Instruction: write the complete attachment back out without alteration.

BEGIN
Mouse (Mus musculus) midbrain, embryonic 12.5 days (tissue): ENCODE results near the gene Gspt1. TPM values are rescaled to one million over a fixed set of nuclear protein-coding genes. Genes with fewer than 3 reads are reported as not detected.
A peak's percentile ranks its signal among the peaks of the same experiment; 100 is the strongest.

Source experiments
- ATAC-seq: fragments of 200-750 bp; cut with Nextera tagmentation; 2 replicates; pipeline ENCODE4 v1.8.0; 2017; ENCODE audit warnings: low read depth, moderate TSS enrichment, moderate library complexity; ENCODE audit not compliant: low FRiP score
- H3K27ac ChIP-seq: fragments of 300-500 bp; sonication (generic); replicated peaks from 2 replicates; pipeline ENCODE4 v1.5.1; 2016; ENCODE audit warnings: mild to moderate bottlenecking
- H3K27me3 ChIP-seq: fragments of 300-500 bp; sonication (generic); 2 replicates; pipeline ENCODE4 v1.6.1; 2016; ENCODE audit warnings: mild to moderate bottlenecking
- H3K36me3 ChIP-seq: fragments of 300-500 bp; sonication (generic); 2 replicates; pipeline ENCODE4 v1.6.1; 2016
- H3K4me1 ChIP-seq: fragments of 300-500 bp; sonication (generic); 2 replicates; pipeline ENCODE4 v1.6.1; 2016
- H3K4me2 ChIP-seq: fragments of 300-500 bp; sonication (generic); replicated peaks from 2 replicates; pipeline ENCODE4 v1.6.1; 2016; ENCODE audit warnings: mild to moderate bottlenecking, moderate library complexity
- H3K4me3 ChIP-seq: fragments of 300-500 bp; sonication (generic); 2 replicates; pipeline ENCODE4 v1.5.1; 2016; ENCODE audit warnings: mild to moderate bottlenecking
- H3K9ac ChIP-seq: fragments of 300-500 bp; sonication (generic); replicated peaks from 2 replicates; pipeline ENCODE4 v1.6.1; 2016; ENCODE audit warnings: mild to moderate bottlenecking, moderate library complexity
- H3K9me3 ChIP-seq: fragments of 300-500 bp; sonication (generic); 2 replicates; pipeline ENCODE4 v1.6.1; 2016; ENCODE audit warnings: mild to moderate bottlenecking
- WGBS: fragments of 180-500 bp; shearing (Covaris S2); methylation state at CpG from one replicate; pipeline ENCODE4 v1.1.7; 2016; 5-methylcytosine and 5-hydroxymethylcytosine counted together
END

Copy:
Mouse (Mus musculus) midbrain, embryonic 12.5 days (tissue): ENCODE results near the gene Gspt1. TPM values are rescaled to one million over a fixed set of nuclear protein-coding genes. Genes with fewer than 3 reads are reported as not detected.
A peak's percentile ranks its signal among the peaks of the same experiment; 100 is the strongest.

Source experiments
- ATAC-seq: fragments of 200-750 bp; cut with Nextera tagmentation; 2 replicates; pipeline ENCODE4 v1.8.0; 2017; ENCODE audit warnings: low read depth, moderate TSS enrichment, moderate library complexity; ENCODE audit not compliant: low FRiP score
- H3K27ac ChIP-seq: fragments of 300-500 bp; sonication (generic); replicated peaks from 2 replicates; pipeline ENCODE4 v1.5.1; 2016; ENCODE audit warnings: mild to moderate bottlenecking
- H3K27me3 ChIP-seq: fragments of 300-500 bp; sonication (generic); 2 replicates; pipeline ENCODE4 v1.6.1; 2016; ENCODE audit warnings: mild to moderate bottlenecking
- H3K36me3 ChIP-seq: fragments of 300-500 bp; sonication (generic); 2 replicates; pipeline ENCODE4 v1.6.1; 2016
- H3K4me1 ChIP-seq: fragments of 300-500 bp; sonication (generic); 2 replicates; pipeline ENCODE4 v1.6.1; 2016
- H3K4me2 ChIP-seq: fragments of 300-500 bp; sonication (generic); replicated peaks from 2 replicates; pipeline ENCODE4 v1.6.1; 2016; ENCODE audit warnings: mild to moderate bottlenecking, moderate library complexity
- H3K4me3 ChIP-seq: fragments of 300-500 bp; sonication (generic); 2 replicates; pipeline ENCODE4 v1.5.1; 2016; ENCODE audit warnings: mild to moderate bottlenecking
- H3K9ac ChIP-seq: fragments of 300-500 bp; sonication (generic); replicated peaks from 2 replicates; pipeline ENCODE4 v1.6.1; 2016; ENCODE audit warnings: mild to moderate bottlenecking, moderate library complexity
- H3K9me3 ChIP-seq: fragments of 300-500 bp; sonication (generic); 2 replicates; pipeline ENCODE4 v1.6.1; 2016; ENCODE audit warnings: mild to moderate bottlenecking
- WGBS: fragments of 180-500 bp; shearing (Covaris S2); methylation state at CpG from one replicate; pipeline ENCODE4 v1.1.7; 2016; 5-methylcytosine and 5-hydroxymethylcytosine counted together